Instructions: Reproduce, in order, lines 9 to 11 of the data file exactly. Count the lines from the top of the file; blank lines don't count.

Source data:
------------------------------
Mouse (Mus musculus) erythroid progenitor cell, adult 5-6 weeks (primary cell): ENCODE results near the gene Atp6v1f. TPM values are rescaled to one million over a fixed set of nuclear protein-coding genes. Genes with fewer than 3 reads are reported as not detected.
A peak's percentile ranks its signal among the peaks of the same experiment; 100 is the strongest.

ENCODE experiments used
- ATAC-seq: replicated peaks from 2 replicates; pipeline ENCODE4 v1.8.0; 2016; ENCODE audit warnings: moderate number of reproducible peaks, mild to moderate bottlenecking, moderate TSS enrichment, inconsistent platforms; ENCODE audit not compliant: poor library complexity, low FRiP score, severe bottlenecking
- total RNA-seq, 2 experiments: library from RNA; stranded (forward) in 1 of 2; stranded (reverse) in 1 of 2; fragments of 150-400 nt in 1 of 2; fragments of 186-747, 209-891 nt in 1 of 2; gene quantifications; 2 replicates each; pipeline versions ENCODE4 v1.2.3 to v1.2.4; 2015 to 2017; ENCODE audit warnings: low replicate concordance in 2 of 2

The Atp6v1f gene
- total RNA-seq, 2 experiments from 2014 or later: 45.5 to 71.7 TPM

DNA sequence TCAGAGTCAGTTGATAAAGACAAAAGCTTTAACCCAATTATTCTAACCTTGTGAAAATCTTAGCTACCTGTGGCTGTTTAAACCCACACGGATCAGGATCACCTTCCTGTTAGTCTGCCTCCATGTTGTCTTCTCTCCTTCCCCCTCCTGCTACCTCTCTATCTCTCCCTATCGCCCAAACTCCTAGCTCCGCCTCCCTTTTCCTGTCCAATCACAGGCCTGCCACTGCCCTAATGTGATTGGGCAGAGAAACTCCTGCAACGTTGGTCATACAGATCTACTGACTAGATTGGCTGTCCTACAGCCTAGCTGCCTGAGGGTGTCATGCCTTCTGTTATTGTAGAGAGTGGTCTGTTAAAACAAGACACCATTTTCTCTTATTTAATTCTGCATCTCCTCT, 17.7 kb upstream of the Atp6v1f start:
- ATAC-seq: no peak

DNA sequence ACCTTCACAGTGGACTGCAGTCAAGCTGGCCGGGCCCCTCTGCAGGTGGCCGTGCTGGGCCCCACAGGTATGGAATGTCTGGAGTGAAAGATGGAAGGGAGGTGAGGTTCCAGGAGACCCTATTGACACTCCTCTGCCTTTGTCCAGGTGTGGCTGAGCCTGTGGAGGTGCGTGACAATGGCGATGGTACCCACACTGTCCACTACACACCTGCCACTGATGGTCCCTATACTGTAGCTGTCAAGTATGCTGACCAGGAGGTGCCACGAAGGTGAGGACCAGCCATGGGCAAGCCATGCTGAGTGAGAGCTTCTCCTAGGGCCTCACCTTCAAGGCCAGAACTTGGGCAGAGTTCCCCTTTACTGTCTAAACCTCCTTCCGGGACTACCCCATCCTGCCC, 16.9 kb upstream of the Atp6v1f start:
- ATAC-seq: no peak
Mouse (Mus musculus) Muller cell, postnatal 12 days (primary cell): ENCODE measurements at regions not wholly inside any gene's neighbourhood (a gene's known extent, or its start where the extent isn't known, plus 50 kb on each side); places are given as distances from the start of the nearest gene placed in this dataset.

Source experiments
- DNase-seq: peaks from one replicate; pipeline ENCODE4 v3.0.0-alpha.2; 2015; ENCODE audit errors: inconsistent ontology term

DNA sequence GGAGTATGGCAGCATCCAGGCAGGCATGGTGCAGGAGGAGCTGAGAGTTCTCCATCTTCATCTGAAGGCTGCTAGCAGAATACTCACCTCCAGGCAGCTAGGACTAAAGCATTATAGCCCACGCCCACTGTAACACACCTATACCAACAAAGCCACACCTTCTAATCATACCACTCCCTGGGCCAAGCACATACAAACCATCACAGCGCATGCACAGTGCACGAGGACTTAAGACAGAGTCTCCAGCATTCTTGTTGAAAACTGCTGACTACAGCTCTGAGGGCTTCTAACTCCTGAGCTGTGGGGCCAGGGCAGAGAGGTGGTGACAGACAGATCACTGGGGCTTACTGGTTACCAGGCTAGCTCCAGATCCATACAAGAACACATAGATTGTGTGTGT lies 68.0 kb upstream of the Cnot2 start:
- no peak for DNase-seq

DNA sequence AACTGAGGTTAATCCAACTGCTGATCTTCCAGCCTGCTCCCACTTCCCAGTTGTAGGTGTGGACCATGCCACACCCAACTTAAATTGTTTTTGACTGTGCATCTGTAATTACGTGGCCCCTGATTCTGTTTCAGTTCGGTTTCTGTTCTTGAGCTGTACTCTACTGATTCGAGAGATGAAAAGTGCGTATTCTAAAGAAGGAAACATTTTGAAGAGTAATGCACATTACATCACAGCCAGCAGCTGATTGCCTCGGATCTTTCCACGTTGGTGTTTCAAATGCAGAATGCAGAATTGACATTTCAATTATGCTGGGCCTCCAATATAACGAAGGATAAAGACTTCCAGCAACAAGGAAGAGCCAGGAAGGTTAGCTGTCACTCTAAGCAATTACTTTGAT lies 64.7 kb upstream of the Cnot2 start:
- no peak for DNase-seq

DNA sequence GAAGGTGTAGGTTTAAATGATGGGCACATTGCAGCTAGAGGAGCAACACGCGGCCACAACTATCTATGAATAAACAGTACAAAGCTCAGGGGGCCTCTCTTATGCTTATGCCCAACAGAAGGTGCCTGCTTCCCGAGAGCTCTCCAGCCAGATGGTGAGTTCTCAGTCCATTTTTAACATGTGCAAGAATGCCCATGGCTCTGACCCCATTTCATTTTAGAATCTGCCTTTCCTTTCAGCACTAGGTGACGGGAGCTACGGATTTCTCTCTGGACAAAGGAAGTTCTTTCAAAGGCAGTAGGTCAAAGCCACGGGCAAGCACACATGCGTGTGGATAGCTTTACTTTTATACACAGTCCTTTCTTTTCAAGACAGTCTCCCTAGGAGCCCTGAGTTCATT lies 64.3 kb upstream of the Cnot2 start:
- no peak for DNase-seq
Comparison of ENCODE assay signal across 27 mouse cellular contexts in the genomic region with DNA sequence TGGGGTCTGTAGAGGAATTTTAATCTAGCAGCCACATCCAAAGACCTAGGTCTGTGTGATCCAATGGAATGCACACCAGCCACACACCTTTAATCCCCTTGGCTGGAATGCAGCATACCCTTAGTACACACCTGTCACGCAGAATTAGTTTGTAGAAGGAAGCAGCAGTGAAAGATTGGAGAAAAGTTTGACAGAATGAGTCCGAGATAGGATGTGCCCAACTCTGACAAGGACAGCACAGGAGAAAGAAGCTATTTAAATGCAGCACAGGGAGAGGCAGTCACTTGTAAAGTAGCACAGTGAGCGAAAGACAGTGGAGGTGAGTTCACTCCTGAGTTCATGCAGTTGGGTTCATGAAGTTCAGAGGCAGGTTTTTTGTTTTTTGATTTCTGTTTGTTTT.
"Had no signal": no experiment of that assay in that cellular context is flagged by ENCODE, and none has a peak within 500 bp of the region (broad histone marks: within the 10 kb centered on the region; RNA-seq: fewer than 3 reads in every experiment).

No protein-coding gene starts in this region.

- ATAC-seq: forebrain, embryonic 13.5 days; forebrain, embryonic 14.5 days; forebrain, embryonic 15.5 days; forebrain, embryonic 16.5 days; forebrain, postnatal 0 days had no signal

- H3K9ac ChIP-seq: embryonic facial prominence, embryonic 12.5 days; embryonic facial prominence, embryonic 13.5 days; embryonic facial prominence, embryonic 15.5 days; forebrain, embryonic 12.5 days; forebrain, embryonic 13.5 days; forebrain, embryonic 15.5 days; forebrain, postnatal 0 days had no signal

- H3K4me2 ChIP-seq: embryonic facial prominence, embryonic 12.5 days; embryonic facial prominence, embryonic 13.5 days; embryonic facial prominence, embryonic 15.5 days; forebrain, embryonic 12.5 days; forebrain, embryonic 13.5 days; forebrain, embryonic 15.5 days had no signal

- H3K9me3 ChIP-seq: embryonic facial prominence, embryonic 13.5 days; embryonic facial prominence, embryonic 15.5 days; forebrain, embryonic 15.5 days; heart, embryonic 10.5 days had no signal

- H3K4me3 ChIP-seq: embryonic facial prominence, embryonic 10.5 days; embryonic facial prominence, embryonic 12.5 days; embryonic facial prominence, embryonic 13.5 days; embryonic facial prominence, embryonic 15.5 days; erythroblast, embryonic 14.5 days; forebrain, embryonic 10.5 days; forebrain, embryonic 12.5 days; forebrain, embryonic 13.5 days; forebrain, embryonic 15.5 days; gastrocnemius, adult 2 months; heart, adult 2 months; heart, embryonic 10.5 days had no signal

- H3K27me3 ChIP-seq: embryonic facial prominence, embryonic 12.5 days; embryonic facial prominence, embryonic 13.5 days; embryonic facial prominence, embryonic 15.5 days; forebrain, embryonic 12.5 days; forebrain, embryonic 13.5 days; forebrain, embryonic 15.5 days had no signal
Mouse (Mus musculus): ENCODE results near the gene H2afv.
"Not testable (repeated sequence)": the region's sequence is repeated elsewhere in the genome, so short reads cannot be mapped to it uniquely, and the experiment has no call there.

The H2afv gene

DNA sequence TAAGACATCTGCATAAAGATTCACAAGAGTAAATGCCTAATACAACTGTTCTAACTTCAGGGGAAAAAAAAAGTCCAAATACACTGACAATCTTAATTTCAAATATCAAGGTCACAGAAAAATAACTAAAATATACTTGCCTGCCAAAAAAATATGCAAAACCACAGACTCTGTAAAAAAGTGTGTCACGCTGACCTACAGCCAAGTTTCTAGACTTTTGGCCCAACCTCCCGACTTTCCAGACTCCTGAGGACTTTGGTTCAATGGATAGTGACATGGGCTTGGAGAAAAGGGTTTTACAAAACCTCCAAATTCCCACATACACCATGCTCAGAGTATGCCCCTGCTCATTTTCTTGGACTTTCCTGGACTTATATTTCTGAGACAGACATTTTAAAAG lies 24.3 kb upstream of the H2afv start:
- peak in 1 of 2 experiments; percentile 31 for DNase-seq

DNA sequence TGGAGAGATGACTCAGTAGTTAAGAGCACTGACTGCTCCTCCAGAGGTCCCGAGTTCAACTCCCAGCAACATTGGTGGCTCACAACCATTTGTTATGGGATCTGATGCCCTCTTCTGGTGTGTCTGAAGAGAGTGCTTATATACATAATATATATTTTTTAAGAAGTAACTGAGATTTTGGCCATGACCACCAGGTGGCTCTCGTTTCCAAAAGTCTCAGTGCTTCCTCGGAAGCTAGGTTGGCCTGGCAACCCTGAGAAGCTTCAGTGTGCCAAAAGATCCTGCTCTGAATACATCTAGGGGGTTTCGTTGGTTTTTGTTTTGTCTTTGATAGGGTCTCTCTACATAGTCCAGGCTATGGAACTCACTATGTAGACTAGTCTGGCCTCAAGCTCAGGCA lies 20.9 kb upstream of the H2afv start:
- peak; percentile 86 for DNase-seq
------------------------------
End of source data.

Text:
- ATAC-seq: no peak

DNA sequence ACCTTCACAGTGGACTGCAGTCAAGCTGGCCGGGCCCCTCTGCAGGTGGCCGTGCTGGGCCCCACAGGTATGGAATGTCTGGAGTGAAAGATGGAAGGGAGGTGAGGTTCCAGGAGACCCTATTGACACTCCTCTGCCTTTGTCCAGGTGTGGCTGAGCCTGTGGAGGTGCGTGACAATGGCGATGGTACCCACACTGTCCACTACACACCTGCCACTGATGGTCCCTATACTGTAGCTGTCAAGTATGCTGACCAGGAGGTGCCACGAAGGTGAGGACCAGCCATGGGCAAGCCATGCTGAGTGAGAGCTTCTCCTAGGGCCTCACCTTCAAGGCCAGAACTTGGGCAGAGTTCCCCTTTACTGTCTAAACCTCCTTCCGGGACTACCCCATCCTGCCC, 16.9 kb upstream of the Atp6v1f start:
- ATAC-seq: no peak